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Using WebQuests _ STELLA with Pre-Service Teachers

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					Using WebQuests & STELLA
  with Pre-Service Teachers
                Richard Langheim, Ed.D.
         Associate Professor of Education
          Ramapo College of New Jersey
           Purpose


Engage in a conversation with
educators about developing effective
techniques for learning and using
systems thinking and dynamic
modeling
            Outline


Review some literature which supports
aspects of the effort
Draw some conclusions & reactions
Explain one effort at Ramapo College
of New Jersey [RCNJ] to foster
systems thinking
      RCNJ Audience

Pre-service teacher education
[TE]students
No background in modeling
Varied background in math
Varied background in using technology
No background in using technology to
enhance learning & teaching
      RCNJ Audience

Undergraduates or Post-
Baccalaureates
No certified teachers
Elementary & Secondary candidates
Wide variety of disciplinary majors
No unsupervised classroom teaching
Pre-service TE Students - Kay


Evaluating Strategies Used to
Incorporate Technology into Pre-
service Education: a Review of the
Literature
Robin Kay
Journal of Research on Technology in
Education - Vol. 38 No.4
Pre-service TE Students - Kay




Review of 68 referred journal articles
“…only a handful of studies have
carefully and rigorously pursued the
evaluation process.”
Pre-service TE Students - Kay



“Given the potential problems, it
should come as no surprise that pre-
service teachers are perceived as
unprepared to use technology.”
Pre-service TE Students - Kay

Kay Model
Multiple Strategies - integration with
content, workshops, single course,
multimedia
Authentic tasks & modeling the use
of technology by faculty and teacher-
mentors
Attitude & ability
Pre-service TE Students - Kay




A rigorous research-based
framework for developing the
effective use of technology does not
yet exist.
    Bathtub Dynamics - Booth Sweeney &
                 Sterman



o   Bathtub dynamics: initial results of a
    systems thinking inventory
o   Linda Booth Sweeney, John D.
    Sterman
o   System Dynamics Review - Vol. 16
    No. 4
Bathtub Dynamics - Booth Sweeney &
             Sterman




Surprisingly low level of performance
by numerous groups of students
Systems thinking is not intuitive nor
easily developed
    Modeling - Penner


Cognition, Computers, and Synthetic
Science: Building Knowledge and
meaning Through Modeling
David Penner
Review of Research in Education,
2000-2001
    Modeling - Penner


Carey - weak conceptual change or
weak restructuring
Enrichment process - develops new
relationships between concepts for
problem solving
     Modeling - Penner

Carey - strong conceptual change or strong
restructuring
“… holds that people‟s intuitive conceptions
of the natural world are often at odds with
current scientific understanding of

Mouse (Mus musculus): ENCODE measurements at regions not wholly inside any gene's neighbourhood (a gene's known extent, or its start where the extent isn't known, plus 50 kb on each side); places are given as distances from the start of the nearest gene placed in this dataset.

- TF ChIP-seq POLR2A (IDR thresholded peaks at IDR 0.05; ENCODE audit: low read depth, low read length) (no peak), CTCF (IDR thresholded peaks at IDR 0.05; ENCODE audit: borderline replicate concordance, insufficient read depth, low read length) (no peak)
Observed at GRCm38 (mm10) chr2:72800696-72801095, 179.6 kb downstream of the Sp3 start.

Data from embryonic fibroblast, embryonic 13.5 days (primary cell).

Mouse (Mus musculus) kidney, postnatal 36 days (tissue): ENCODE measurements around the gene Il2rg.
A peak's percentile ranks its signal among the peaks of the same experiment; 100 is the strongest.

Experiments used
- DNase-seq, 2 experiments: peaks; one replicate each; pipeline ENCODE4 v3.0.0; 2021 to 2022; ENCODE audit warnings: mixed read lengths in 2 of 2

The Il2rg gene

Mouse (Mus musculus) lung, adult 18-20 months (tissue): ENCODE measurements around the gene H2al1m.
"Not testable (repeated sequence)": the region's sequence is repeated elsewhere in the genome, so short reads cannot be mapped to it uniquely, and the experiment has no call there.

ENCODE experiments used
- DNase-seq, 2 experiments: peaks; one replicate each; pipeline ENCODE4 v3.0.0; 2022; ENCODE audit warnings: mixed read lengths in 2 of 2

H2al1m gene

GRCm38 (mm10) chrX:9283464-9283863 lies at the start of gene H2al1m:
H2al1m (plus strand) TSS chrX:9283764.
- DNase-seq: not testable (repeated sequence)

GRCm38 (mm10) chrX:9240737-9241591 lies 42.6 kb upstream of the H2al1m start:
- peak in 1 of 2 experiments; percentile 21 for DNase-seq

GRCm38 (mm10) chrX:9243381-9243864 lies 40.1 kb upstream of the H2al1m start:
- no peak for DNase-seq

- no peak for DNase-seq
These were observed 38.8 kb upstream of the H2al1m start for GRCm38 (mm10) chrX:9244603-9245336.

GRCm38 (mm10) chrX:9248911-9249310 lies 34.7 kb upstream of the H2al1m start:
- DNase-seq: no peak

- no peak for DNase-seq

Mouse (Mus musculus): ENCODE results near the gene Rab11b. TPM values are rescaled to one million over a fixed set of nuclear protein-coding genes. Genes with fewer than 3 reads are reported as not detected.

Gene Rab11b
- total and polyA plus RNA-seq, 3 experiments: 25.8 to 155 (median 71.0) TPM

phenomenon.”
“… a key goal in science education should
be to help students restructure or replace
their conceptions of the world.”
     Modeling - Penner

“In order to use STELLA, students must
conceptualize a phenomenon in terms of
four types of icons available, regardless of
their current understanding and ways of
thinking of the phenomenon under
investigation.”
Advocates use of „programmable media‟ to
model phenomenon
Instructional Practice - Rakes

 The Influence of Teachers‟
 Technology Use on Instructional
 Practices
 Glenda Rakes, Valerie S. Fields &
 Karee E. Cox
 Journal of Research on Technology in
 Education Vol. 38 No.4
Instructional Practice - Rakes


 Study of the relationship between the
 level of technology implementation
 [LoTi] and personal computer use by
 teachers [PCU] on (constructivist)
 current instructional practices of
 teachers [CIP]
Instructional Practice - Rakes


 186 total 4th and 8th grade teachers
 with 123 voluntary participants
 11 school districts
 Rural, southern schools with 20% or
 more below the poverty line
Instructional Practice - Rakes

 “…teachers who scored higher on the
 LoTi and the PCU have higher levels
 on the CPI.”
 Confirms Moersch 1999 study -
 “…appropriate use of technology can
 reinforce higher cognitive skill
 development and complex thinking
 skills as promoted through the use of
 constructivist teaching practices.”
Technology Integration -
        Wright

From Preservice to Inservice
Teaching: A Study of Technology
integration
Vivian H. Wright & Elizabeth K. Wilson
Journal of Computing in Teacher
Education vol. 22 No. 2
Technology Integration -
        Wright
Preservice social studies teachers
Methods block - pre & post survey of
perceptions of technology [22]
Student teaching - survey [11] &
interview and observations [3]
First year teaching - interview one in
teaching position and two in graduate
school
Technology Integration -
        Wright


“Overall, participants were more likely
to emulate what „they were taught‟
than to apply individually their own
creative technology integration plans.”
Technology in Schools - Wenglinsky



  Using Technology Wisely: The Keys to